Car insurance companies reward good behavior: Drivers with records free of 15-car pileups and tickets for doing 90 in a 55 pay cheaper premiums. Health insurers, on the other hand, offer people little incentive to stay out of harm’s (and doctor’s) way. But a growing number of health advocates say this is a mistake, and that the system would function better if bodies were treated more like Buicks.
That wouldn't be a bad start.
There are more issues though.
Car insurance doesn't cover oil changes. Or mechanical breakdowns. Or ordinary wear and tear, and the consequences thereof.
And further, if you wreck your car you don't have to keep paying from that point forward to get it repaired or replaced -- you simply need to be insured at the time the incident happens.
None of this is true for so-called "health insurance."
If you get sick and stop paying, so will the insurance coverage stop paying even though the "get sick" part happened during the time you were covered. That's a direct violation of what "insurance" is supposed to be -- the calamtous event happened; you should not need to keep paying to get the benefit.
Health insurance covers things that are "maintenance" issues; for instance, contraception. There's no disease involved here. Nor, for that matter, is childbirth a "disease." That's an entirely-routine and expected outcome from sexual intercourse -- but it's covered.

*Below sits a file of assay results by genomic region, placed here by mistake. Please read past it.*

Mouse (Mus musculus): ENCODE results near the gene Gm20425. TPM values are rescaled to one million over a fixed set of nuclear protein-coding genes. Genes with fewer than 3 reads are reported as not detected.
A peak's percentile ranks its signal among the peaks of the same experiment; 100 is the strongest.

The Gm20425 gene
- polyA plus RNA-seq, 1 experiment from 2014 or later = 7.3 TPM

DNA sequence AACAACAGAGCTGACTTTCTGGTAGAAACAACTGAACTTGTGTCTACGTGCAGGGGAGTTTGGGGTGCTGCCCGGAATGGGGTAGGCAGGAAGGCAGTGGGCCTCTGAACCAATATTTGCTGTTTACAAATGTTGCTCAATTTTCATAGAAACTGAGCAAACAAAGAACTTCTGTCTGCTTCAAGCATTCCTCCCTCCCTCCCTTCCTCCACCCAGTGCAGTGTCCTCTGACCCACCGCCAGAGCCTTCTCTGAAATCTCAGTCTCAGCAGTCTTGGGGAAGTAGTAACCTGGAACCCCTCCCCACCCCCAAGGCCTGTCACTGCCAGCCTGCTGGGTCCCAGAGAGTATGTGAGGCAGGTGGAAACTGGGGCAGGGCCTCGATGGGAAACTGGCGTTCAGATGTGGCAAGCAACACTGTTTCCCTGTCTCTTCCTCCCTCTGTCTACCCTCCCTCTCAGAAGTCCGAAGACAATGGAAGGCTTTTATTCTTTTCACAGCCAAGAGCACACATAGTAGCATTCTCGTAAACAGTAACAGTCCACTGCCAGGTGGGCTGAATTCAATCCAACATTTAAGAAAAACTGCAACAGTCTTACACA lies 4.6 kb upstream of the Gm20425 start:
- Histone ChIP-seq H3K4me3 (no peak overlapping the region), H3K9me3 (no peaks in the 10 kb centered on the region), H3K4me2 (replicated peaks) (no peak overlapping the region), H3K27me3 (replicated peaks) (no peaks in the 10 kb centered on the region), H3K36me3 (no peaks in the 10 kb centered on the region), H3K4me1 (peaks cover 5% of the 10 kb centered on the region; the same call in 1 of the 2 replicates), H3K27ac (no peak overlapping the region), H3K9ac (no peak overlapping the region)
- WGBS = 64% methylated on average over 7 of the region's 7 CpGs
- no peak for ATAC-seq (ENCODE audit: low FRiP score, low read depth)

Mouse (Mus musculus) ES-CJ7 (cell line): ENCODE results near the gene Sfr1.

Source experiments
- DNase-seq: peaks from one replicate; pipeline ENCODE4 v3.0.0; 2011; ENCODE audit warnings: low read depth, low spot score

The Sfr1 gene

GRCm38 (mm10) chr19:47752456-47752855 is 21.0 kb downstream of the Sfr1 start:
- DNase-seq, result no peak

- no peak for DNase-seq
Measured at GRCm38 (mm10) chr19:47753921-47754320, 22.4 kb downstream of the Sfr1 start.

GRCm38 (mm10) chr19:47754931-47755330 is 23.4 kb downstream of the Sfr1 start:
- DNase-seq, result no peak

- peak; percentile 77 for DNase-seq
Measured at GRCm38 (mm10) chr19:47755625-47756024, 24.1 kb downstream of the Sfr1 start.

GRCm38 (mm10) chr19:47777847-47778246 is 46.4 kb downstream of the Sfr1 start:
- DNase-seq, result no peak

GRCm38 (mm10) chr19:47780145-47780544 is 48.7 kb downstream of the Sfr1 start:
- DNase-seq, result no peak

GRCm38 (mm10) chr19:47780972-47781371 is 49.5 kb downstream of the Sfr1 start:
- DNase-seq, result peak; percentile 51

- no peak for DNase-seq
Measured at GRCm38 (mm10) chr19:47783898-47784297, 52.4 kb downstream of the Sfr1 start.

Health changes coming from "old age" are wear and tear. But they're covered. Why? We all get old. This isn't an extraordinary event, it's an expected one.
Finally, intentional acts are typically not covered either. Arson your own house or intentionally wreck your car and you won't get paid. But if you intentionally go out and get ****faced, and wind up in the hospital, you will get paid.
There are a lot of problems here, eh?
Perhaps we should simply start by demanding that people call things what they really are, and lock them up for fraud when they sell something that isn't what they call it.
We can start with all the "medical insurance" companies and their executives.
Where We Are, Where We're Heading (2013) - The annual 2013 Ticker
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